11 | Afterthought

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Over the centuries, grief has settled over Boboiboy's entire being like second skin. It shaped his person, becoming the mask that he would wear for the rest of his days. It clung to his skin like oil on water, shifting into whatever monster he must become.

He had always been hailed as the savior of the universe. The Chosen One, they whispered. The one foretold who will rescue the world from any given evil. Once upon a time, he believed it. Once upon a time, the universe had him dancing on a spindle that knows no end.

He played that fiddle for them, over and over again. It didn't matter if his fingernails hung from his fingers by mere threads or the flesh in his shoulder carved way to bone, he would always answer the call. No matter how tired, how exhausted he may be.

The universe demanded a savior to save them from themselves. Like a fool, he'd gladly throw his own life into the fray to fend off whatever evil deity that wants to conquer the entire known galaxy.

Over time, he paid for his self-sacrificial nature. He paid in blood. He paid with the lives of his own friends. No matter how many times it happened, it never got easier.

Tok Aba was the first one to go, though everyone expected it to happen sooner or later. But it didn't make it any easier. He'd already been old when Boboiboy was 12, reaching the ripe age of 63. He'd died in his sleep when he was 97, alone in his room with his grandchild in a distant galaxy fighting endless battles for peace.

Boboiboy always blamed himself for not visiting sooner. He was so used to winning, so used to everything turning out okay that he's forgotten that life isn't fair. It never was.

Ochobot was the second, and his was the most peaceful death. Rather than perishing on the battlefield in a blaze of glory, his parts simply rusted and eroded over time. They no longer made updates or parts for outdated models like him, so he was left to rot until he calculated his last binary codes in his friends' arms, his scanners dimming for the very last time.

Maybe it was for the best, so he wouldn't have to see the kids he called family die and drop like flies.

Ying was the second, and it had entirely been their fault. She'd been stranded alone in a planet plagued by a widespread pandemic, with their only available medications being available across the globe. Despite her own dying self, she risked her life to bring those unavailable for treatment to the hospitals, bringing cart after cart of patients until she ultimately collapsed herself.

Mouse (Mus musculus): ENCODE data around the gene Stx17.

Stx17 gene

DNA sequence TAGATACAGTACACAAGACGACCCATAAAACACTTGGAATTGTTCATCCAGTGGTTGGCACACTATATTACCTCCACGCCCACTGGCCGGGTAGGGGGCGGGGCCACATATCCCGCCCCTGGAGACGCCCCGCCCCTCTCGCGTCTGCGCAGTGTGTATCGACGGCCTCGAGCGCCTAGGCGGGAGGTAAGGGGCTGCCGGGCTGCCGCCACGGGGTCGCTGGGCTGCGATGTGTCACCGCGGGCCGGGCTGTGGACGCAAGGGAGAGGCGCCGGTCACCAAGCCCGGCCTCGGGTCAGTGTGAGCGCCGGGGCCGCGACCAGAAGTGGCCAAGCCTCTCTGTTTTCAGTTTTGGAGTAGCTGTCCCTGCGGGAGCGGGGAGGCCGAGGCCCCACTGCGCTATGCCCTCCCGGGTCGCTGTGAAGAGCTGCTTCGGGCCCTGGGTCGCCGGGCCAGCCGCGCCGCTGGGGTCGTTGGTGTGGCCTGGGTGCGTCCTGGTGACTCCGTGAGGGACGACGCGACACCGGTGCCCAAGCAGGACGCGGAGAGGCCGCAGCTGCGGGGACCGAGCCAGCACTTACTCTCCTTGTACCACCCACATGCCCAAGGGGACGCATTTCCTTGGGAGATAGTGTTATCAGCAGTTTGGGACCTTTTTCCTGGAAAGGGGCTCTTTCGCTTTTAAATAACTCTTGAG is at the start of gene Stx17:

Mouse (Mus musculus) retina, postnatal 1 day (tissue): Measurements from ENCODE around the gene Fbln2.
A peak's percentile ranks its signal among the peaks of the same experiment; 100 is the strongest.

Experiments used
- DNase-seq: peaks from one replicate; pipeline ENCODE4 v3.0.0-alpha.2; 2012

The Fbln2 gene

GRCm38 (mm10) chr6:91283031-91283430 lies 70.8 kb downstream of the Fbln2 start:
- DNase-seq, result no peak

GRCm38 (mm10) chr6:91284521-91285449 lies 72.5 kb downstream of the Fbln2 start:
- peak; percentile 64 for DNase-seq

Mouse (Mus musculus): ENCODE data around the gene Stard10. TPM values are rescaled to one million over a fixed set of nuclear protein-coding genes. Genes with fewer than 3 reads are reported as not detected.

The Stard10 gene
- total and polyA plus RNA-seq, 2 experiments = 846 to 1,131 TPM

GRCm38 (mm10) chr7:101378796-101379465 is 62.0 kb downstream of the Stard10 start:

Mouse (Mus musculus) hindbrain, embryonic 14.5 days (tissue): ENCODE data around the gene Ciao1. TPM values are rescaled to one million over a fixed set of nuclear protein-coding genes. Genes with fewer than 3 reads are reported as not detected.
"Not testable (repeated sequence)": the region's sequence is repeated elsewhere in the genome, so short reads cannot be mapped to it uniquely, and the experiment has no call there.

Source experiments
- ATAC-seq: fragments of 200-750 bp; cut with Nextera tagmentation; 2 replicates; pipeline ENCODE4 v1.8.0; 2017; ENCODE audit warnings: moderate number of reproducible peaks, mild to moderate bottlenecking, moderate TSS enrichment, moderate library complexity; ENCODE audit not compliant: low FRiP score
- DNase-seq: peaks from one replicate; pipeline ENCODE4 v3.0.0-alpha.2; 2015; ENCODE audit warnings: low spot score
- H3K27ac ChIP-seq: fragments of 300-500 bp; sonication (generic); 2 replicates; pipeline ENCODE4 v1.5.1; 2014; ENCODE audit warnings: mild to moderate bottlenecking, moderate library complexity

His nose still stung from that day – he recalled how his nose bled and eyes watered as Yaya found her best friend laying motionless on the floor, already well into three days of decomposition.

Kaizo was the third. He died of a battlefield protecting young cadets on a distant planet, blundered by old age and dulled reflexes. His youth was lost to time, all the while his younger brother remained the same teenager all these years. Boboiboy attended his funeral with Gopal and Yaya, but Fang did not show up to the reception.

He would later catch Fang in his brother's bedroom, sitting on the floor by his brother's bed with his hands folded on his lap. The pair hadn't been exceptionally close, but Boboiboy could never begin to imagine the grief Fang was experiencing. After all, he felt the same when Tok Aba died.

Gopal was the fourth. He'd been a coward his entire life, hiding behind his friends instead of taking the frontlines most of the time. But when a sentient virus overtook their base and threatened to hurl them into the nearest sun, Gopal had suddenly become the bravest person they have ever met. He'd clutched the burning CPU in his arms and dove headfirst into the sun while the base was forced to leave him.

Boboiboy could still hear his, Yaya and Fang's screams from that day – it haunted him endlessly. They couldn't even find a body for his grave, incinerated by the high temperatures of the star.

Yaya was the last. It was supposed to be a simple mission. Evacuate the locals from a planet with an unstable core. They hadn't taken it as seriously as they should've—with two hundred years' worth of experience under their belts, it was difficult to keep with their momentum with so many of their friends gone. That was their downfall. In the end, Boboiboy watched his closest friend fall into the flaming core, the planet exploding shortly after.

He hadn't remembered falling to his knees, but he remembered Fang falling to his. How could they still be alive after so much death that haunted their conscience? They're all that's left of them now. They only had each other.

They took up Corporal and Vice Corporal in TAPOPS after the last leader died. No longer fighting grueling battles, but instead running things in the shadows, pulling the strings of a larger operation without any of the fame or glory.

It was a much-needed change of pace, but the familiar corridors only served as painful remembers of what once was.

He knew grief like the back of his hand.

That's why he recognized it the instant he caught sight of the lonely young boy in a park built on the blood of distant past.

"Hello," he'd said.

The boy turned to him, genuinely surprised that he was noticed.

"Hello," said the boy.

"What's your name?"

"Oh." The boy tilted his head. "It's Ali."

"Hello, Ali. My name's Boboiboy."

Boboiboy didn't know why he decided to approach Ali in the first place.

Maybe it was his way of making amends. He couldn't prevent his friends' demise, but he could stop someone from heading down the wrong path.

Maybe it was because Ali seemed miserable, and his instincts had yet to fade completely. He may not be that hero anymore, but he can still be a listening ear.

Maybe it was because he saw much of himself in Ali, but that couldn't be, right?


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